Phillis Wheatley’s Poems at 250 – Talk and Exhibition Launch 

Thursday 26 October

Join Award-winning playwright Adeola Solanke for an introduction to Phillis Wheatley, one of the first published Black creative writers in English.

 

2023 marks the 250th anniversary of the publication of Phillis Wheatley’s book Poems on Various Subjects, Religious and Moral. These poems by a prodigiously talented writer, barely out of her teens, are also the first book of imaginative literature in English to be published by a person of African heritage. It is a landmark in English and African American literature.

To celebrate the anniversary of Wheatley’s book, the University of St Andrews has mounted a display of the copy of the book it has held in its Library since 1773. Adeola Solanke’s play Phillis in London reimagines Wheatley’s time in the capital as her book was being printed. Adeola’s talk will offer insights into Wheatley’s imaginative life and her experience as a Black woman in Georgian London.

We hope you will join us in celebrating Wheatley’s epoch-making book!

Adeola Solanke is an award-winning playwright and screenwriter, and founder of Spora Stories, telling the stories of the African diaspora. Her plays include her acclaimed debut, Pandora’s Box, which won a Best New Play nomination in London’s Off-West End Theatre Awards, and was shortlisted for the $100,000 Nigeria Prize for Literature, Africa’s biggest literary award. It also won Best Play in the Nigerian Entertainment Awards and the Afro-Hollywood Awards and toured across the UK. Her play, The Court Must Have a Queen, about Henry V111’s relationship with Tudor African trumpeter, John Blanke, was performed in the Great Hall at Hampton Court Palace.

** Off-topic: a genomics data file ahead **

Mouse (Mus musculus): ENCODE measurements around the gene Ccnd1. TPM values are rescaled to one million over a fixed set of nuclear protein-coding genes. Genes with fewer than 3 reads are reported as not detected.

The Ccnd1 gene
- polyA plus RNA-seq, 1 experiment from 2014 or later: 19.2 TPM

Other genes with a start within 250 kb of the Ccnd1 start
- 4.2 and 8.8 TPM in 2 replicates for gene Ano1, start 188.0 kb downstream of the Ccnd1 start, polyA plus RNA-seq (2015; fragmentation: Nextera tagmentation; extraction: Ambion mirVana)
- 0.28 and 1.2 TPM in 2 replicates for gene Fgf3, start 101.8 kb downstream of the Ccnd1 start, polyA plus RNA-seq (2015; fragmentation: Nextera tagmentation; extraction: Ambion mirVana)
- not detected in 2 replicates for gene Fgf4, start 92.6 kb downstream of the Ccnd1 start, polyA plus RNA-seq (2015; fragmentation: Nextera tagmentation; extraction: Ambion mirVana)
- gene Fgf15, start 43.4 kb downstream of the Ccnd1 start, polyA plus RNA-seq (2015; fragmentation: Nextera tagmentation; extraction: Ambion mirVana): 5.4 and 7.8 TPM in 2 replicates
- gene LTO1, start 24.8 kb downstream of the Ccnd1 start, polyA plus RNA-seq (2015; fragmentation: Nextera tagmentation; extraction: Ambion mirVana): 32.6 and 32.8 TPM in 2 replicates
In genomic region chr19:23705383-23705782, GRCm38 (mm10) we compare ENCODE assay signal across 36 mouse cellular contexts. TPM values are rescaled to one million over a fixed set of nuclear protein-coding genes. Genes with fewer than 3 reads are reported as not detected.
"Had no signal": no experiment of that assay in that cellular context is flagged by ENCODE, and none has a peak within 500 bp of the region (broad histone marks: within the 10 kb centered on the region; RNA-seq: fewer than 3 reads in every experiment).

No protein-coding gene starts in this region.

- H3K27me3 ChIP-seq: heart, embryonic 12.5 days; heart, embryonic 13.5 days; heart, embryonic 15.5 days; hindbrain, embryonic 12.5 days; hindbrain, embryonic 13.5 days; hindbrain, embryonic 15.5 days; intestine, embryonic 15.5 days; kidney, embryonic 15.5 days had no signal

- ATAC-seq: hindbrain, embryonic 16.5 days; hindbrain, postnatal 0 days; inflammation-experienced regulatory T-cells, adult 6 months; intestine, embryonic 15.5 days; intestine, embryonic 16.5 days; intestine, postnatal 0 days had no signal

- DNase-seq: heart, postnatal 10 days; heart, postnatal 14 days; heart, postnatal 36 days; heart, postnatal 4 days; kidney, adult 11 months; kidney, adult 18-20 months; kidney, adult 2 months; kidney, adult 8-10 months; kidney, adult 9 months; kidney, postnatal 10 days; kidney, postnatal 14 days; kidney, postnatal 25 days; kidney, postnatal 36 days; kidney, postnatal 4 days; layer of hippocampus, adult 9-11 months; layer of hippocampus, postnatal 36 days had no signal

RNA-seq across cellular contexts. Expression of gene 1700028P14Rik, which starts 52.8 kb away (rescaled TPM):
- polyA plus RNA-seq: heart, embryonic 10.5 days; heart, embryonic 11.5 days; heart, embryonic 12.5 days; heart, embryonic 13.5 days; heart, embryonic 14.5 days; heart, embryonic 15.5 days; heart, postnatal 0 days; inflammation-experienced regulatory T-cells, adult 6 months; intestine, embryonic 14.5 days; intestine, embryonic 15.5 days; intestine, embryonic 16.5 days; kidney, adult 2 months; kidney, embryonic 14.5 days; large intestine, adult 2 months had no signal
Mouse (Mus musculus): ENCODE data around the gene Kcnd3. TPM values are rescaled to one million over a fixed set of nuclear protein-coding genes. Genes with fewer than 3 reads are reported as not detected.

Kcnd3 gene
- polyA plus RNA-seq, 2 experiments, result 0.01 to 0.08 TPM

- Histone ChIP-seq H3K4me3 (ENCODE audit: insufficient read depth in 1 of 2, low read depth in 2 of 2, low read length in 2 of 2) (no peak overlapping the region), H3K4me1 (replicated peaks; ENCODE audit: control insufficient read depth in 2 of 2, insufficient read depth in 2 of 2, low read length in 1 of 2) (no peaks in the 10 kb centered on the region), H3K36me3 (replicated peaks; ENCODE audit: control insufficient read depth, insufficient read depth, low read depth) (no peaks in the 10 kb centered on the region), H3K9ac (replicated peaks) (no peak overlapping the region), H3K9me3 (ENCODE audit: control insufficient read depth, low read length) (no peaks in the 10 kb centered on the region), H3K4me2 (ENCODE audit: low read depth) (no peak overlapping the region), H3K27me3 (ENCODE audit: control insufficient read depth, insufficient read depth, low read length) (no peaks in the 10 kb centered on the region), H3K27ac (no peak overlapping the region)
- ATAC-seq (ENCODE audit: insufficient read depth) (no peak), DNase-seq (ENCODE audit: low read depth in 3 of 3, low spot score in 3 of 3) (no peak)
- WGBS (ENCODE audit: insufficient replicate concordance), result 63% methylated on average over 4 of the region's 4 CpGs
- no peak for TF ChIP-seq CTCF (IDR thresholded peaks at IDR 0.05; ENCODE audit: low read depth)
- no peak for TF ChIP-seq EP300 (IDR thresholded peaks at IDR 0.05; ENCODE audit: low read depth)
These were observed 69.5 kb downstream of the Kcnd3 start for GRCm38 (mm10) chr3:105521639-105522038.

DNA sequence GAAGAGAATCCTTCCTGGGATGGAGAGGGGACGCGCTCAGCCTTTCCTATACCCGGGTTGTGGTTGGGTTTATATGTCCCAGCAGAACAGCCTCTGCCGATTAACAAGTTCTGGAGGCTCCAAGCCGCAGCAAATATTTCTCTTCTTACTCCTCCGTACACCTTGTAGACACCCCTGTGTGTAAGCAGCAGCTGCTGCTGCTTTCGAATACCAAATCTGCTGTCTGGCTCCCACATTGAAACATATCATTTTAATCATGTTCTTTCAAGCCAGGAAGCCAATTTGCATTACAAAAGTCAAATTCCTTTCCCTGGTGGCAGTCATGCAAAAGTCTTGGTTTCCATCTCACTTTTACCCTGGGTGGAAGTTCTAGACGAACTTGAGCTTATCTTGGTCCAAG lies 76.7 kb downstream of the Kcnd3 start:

A double Fulbrighter, she was a 22/23 Fulbright All Disciplines Distinguished Scholar at Emerson College, and was formerly a Fulbright Fellow, Phi Beta Kappa International Scholar, and Association of American University Women Scholar at USC, where she earned an MFA from the School of Cinematic Arts. In LA, she was twice an Academy Nicholls Screenwriting Fellowship semi-finalist and a story analyst for New Line and Sundance. She also worked in the story department at Disney.

She has a BA Hons in English Literature from the University of Sheffield, winning its Distinguished Alumni Award in 2016. She’s written for the BBC, The Guardian, The Times Literary Supplement, Art Monthly, The Voice, West Africa Magazine and others. A Hawthornden Fellow, she was also a founding Fellow of the Royal Literary Fund, and its first British Film Institute Writer in Residence. Ade has run playwriting programmes at the Royal Court, Soho and Arcola theatres in London, and taught screenwriting at the University of London, and in Nigeria, Ghana, Zimbabwe. She was a judge for the South African Writers Guild Awards and the UK’s Royal African Society Baobab film Award.  She lectures in dramatic writing internationally.

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